1 min read27th Nov 202010 comments
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Is there a name for this mental state I sometimes find myself in after reading for a while? My breathing slows, I start to feel very "focused", and my physical perceptions start to blur. The book or screen I'm reading seems simultaneously both small/near and huge/far, my limbs feel simultaneously heavy and weightless, and time seems to be simultaneously slowing down and rushing forward. Has anyone here experienced this, and do you know what it's called?

Could it be a form of hyperfocus

It sounds like a meditation-like state. Focussing very deeply on something - in your case, the book I guess - can make all other sensations fade into the background. There are many kinds of concentration meditation that are like that. On the other hand, you do seem to be aware of these going on and that is more like mindfulness meditation. The Mind Illuminated teaches that both are needed in advanced practice. Maybe you lucked into a comparable mind state. Can you reproduce it intentionally?

I've never tried to make it happen intentionally. It does seem to happen more often when most of the lights are off and I'm the only one still awake, so maybe it is a focus/attention thing. Something about the combination of low mental effort, low sensory input, and the pleasure reward from reading?

Hypothetical question about copyright law: Suppose I have some copyrighted work X in a digital format. I generate an equally sized file of strongly random bits—call it A—and use XOR to combine X with A resulting in a third file B. Now A and B are each, on their own, indistinguishable from noise, but A XOR B yields the copyrighted file X. If I publish A and my friend publishes B, are either or both of us violating copyright law (can I/we be prosecuted without evidence of how A and B we're generated)?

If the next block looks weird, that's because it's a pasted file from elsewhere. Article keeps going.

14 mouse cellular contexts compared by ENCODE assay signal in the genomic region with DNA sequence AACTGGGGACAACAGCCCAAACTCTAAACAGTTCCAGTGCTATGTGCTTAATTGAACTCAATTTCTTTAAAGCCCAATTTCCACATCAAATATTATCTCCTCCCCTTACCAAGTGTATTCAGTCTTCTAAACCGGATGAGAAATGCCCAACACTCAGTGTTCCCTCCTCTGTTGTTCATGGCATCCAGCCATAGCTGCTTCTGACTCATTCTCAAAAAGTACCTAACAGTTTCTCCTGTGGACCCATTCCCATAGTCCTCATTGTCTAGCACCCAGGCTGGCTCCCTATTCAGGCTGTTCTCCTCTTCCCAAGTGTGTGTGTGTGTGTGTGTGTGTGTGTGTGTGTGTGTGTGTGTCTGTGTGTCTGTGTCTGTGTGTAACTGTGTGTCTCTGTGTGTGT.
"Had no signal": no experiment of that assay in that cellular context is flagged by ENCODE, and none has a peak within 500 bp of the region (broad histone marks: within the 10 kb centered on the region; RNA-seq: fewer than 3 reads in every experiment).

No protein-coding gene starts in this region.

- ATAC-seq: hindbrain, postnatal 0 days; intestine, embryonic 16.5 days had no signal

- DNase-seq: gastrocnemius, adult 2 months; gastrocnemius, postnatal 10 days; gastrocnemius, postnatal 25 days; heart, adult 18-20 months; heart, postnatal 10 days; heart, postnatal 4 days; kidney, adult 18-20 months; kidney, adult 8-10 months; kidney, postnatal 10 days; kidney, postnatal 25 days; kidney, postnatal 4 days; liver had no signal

What if I just publish random data and someone independently constructs and publishes the other half without my knowledge?

By most implementations of copyright laws, your embodiment of B was derived from X, and publishing it without permission is an infringement. If you had first generated B and then derived A from it using X then your publication of A would instead be an infringement.

Nothing inherent in the bit strings A and B make them infringing: it is their provenance that makes publication infringing. The fact that a random looking A and B can be combined to form X is very strong evidence that one or the other was derived from X and therefore publication without permission is infringing.

A court may find it difficult to determine which of you or your friend actually committed the infringement, but they can find that on the balance of evidence that at least one of you was, and hold you jointly and severally liable.

If you are actually an innocent party, you might use your earlier publication as evidence that the other party committed the infringement. After all, if you first published A and then someone else publishes B that xors with A to form X, then it's much less likely that you used their innocent B to derive A instead of the reverse.

I like this question. I imagine the deeper motivation is to think harder about credit assignment. 

I wrote about something similar a few years ago, but with the question of "who gets moral patienthood" rather than "who gets fined for violating copyright law". In the language of that comment, "you publishing random data" is just being an insignificant Seed.